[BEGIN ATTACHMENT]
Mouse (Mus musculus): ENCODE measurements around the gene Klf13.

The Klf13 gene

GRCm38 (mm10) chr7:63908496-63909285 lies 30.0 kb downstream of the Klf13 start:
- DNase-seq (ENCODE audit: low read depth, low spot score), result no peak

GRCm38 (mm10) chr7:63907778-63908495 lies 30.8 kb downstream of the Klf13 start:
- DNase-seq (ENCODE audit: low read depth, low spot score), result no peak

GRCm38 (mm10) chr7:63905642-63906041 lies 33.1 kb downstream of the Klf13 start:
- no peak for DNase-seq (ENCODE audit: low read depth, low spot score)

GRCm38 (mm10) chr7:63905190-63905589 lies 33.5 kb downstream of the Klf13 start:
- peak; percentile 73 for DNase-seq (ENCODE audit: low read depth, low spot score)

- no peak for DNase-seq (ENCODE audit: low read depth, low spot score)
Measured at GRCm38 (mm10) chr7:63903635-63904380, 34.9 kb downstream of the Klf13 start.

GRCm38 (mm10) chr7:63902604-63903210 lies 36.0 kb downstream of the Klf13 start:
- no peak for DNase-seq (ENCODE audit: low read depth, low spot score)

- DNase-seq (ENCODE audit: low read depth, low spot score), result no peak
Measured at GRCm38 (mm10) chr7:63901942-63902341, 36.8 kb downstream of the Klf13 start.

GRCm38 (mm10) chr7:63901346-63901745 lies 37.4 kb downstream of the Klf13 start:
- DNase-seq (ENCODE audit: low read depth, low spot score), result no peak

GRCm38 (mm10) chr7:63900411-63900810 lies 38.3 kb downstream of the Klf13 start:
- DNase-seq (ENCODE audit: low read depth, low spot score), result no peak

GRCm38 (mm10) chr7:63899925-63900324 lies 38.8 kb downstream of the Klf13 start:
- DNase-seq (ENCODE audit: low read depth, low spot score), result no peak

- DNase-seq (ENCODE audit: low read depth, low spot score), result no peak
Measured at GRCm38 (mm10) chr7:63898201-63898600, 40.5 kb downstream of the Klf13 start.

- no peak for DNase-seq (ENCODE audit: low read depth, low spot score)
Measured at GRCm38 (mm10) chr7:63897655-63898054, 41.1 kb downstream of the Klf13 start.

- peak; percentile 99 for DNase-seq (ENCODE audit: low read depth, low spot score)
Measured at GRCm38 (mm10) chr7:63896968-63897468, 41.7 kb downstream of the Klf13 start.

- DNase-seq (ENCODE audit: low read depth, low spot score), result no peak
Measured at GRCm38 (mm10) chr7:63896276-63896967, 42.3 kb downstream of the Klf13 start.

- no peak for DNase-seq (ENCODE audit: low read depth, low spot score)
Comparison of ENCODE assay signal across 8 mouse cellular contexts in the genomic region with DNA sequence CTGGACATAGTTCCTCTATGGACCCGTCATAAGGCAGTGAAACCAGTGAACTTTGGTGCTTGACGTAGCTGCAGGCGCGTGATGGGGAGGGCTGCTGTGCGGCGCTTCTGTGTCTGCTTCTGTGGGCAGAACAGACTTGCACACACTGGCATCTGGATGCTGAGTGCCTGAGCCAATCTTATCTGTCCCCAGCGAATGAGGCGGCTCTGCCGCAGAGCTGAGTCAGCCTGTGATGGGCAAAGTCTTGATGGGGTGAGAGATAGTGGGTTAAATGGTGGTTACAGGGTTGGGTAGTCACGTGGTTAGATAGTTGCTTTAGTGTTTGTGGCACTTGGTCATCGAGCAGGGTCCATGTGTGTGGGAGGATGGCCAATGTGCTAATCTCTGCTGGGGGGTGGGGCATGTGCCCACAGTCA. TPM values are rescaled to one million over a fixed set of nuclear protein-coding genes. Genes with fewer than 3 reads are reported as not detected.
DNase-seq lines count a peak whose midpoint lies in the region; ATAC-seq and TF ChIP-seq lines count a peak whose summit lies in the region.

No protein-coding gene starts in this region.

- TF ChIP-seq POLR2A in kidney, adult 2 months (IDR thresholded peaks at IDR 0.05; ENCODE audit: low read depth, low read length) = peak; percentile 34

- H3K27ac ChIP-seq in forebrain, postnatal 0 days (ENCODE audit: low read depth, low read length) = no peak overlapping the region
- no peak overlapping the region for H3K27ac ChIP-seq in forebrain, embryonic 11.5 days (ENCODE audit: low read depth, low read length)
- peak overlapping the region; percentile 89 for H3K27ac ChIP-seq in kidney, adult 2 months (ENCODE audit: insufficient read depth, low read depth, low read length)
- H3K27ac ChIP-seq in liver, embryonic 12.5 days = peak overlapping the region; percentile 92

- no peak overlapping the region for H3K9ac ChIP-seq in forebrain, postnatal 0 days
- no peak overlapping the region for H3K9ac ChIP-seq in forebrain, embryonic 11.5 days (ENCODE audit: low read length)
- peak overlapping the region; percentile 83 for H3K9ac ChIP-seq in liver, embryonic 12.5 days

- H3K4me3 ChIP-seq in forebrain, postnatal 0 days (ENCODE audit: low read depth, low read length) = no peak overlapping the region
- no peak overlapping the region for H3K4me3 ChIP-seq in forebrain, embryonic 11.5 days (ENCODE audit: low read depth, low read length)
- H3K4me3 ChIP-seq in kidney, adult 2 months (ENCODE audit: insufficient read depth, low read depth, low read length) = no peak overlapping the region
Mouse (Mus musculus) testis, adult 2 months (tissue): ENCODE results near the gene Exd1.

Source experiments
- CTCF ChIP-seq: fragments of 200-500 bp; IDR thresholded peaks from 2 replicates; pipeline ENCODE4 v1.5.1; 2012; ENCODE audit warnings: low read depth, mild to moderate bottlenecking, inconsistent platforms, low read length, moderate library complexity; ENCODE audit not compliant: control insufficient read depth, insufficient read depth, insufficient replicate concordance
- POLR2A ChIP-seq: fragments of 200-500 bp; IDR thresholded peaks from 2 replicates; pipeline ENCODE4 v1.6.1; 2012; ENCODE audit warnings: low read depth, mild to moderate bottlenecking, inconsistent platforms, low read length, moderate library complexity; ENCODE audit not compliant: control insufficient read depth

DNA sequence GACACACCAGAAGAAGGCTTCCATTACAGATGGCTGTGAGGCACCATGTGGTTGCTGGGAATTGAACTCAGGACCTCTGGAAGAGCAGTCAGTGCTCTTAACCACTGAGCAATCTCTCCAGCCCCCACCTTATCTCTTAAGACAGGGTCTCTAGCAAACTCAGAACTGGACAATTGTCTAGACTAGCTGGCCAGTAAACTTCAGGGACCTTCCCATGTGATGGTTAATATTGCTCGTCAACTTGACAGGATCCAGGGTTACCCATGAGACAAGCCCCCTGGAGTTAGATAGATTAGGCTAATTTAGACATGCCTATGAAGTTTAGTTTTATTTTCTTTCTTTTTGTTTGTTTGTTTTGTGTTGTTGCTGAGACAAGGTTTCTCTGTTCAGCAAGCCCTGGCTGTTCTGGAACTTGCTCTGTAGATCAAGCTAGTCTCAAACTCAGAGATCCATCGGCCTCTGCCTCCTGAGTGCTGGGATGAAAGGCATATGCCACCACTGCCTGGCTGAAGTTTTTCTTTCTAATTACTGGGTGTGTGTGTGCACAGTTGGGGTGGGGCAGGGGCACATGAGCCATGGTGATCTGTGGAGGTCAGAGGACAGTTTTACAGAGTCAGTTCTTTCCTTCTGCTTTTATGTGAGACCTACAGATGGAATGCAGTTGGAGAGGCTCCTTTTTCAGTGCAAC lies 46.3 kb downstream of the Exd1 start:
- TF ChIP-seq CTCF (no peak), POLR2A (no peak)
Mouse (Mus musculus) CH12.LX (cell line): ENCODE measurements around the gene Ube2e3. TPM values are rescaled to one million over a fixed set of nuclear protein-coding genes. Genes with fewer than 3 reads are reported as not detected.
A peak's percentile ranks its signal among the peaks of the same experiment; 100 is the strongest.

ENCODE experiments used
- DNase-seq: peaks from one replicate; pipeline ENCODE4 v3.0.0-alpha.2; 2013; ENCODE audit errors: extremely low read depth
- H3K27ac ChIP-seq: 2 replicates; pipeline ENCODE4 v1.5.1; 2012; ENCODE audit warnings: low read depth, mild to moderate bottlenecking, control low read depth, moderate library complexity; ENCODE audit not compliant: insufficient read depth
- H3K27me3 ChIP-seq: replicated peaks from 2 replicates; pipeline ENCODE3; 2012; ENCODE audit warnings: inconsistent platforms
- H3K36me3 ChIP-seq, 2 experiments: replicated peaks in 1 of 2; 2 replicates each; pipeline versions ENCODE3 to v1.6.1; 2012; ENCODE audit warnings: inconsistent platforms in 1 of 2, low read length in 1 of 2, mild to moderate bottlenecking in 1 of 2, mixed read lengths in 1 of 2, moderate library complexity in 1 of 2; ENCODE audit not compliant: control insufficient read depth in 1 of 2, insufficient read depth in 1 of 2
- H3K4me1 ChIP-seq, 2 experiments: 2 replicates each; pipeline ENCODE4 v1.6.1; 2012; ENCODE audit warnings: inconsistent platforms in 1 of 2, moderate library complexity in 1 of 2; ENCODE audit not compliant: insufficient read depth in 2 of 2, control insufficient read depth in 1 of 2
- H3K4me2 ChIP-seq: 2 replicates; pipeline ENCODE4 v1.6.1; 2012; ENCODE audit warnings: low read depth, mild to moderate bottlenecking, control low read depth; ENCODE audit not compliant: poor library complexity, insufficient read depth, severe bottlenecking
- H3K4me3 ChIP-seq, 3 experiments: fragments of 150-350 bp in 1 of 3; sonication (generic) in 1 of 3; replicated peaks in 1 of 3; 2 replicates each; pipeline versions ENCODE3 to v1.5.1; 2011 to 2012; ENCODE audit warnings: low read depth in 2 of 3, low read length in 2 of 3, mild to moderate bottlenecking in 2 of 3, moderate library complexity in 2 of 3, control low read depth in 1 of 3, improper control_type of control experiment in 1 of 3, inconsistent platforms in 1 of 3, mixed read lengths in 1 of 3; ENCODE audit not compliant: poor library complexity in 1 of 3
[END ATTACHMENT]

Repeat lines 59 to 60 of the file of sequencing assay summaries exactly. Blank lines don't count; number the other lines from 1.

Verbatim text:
- H3K4me1 ChIP-seq, 2 experiments: 2 replicates each; pipeline ENCODE4 v1.6.1; 2012; ENCODE audit warnings: inconsistent platforms in 1 of 2, moderate library complexity in 1 of 2; ENCODE audit not compliant: insufficient read depth in 2 of 2, control insufficient read depth in 1 of 2
- H3K4me2 ChIP-seq: 2 replicates; pipeline ENCODE4 v1.6.1; 2012; ENCODE audit warnings: low read depth, mild to moderate bottlenecking, control low read depth; ENCODE audit not compliant: poor library complexity, insufficient read depth, severe bottlenecking